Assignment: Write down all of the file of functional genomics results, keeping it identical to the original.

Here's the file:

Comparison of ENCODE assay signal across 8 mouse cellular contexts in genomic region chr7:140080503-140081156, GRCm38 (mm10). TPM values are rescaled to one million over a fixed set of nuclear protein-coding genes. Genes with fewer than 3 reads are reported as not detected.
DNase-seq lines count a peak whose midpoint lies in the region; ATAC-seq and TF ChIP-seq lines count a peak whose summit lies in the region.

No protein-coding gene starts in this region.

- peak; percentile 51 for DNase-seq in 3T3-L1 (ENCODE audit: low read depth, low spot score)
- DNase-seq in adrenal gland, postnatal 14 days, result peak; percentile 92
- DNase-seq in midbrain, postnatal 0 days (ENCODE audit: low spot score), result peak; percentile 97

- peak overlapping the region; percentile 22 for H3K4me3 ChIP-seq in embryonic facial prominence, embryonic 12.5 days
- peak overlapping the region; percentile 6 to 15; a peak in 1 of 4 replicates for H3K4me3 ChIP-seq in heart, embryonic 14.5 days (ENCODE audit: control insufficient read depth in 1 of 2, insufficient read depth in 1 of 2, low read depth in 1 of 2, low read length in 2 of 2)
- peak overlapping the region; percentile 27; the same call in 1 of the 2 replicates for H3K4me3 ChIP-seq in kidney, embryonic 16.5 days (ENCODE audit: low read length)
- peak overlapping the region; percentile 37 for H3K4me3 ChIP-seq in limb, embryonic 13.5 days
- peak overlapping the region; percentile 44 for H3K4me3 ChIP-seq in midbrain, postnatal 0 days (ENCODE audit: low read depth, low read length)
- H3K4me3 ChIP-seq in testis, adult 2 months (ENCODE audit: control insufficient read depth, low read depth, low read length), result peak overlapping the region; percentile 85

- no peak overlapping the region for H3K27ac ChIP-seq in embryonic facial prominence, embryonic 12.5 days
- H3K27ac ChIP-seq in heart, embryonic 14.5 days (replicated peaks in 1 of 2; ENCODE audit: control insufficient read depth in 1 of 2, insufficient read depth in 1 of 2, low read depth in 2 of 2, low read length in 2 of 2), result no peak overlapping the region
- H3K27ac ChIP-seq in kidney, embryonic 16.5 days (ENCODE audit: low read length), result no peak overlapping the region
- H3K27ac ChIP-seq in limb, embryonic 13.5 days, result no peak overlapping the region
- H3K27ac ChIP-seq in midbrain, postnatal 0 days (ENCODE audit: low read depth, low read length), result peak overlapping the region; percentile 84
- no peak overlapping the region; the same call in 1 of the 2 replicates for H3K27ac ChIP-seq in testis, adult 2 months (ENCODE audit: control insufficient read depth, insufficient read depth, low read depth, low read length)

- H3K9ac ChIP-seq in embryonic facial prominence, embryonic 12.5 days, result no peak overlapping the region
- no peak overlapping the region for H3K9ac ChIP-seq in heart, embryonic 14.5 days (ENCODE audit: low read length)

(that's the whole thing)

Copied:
Comparison of ENCODE assay signal across 8 mouse cellular contexts in genomic region chr7:140080503-140081156, GRCm38 (mm10). TPM values are rescaled to one million over a fixed set of nuclear protein-coding genes. Genes with fewer than 3 reads are reported as not detected.
DNase-seq lines count a peak whose midpoint lies in the region; ATAC-seq and TF ChIP-seq lines count a peak whose summit lies in the region.

No protein-coding gene starts in this region.

- peak; percentile 51 for DNase-seq in 3T3-L1 (ENCODE audit: low read depth, low spot score)
- DNase-seq in adrenal gland, postnatal 14 days, result peak; percentile 92
- DNase-seq in midbrain, postnatal 0 days (ENCODE audit: low spot score), result peak; percentile 97

- peak overlapping the region; percentile 22 for H3K4me3 ChIP-seq in embryonic facial prominence, embryonic 12.5 days
- peak overlapping the region; percentile 6 to 15; a peak in 1 of 4 replicates for H3K4me3 ChIP-seq in heart, embryonic 14.5 days (ENCODE audit: control insufficient read depth in 1 of 2, insufficient read depth in 1 of 2, low read depth in 1 of 2, low read length in 2 of 2)
- peak overlapping the region; percentile 27; the same call in 1 of the 2 replicates for H3K4me3 ChIP-seq in kidney, embryonic 16.5 days (ENCODE audit: low read length)
- peak overlapping the region; percentile 37 for H3K4me3 ChIP-seq in limb, embryonic 13.5 days
- peak overlapping the region; percentile 44 for H3K4me3 ChIP-seq in midbrain, postnatal 0 days (ENCODE audit: low read depth, low read length)
- H3K4me3 ChIP-seq in testis, adult 2 months (ENCODE audit: control insufficient read depth, low read depth, low read length), result peak overlapping the region; percentile 85

- no peak overlapping the region for H3K27ac ChIP-seq in embryonic facial prominence, embryonic 12.5 days
- H3K27ac ChIP-seq in heart, embryonic 14.5 days (replicated peaks in 1 of 2; ENCODE audit: control insufficient read depth in 1 of 2, insufficient read depth in 1 of 2, low read depth in 2 of 2, low read length in 2 of 2), result no peak overlapping the region
- H3K27ac ChIP-seq in kidney, embryonic 16.5 days (ENCODE audit: low read length), result no peak overlapping the region
- H3K27ac ChIP-seq in limb, embryonic 13.5 days, result no peak overlapping the region
- H3K27ac ChIP-seq in midbrain, postnatal 0 days (ENCODE audit: low read depth, low read length), result peak overlapping the region; percentile 84
- no peak overlapping the region; the same call in 1 of the 2 replicates for H3K27ac ChIP-seq in testis, adult 2 months (ENCODE audit: control insufficient read depth, insufficient read depth, low read depth, low read length)

- H3K9ac ChIP-seq in embryonic facial prominence, embryonic 12.5 days, result no peak overlapping the region
- no peak overlapping the region for H3K9ac ChIP-seq in heart, embryonic 14.5 days (ENCODE audit: low read length)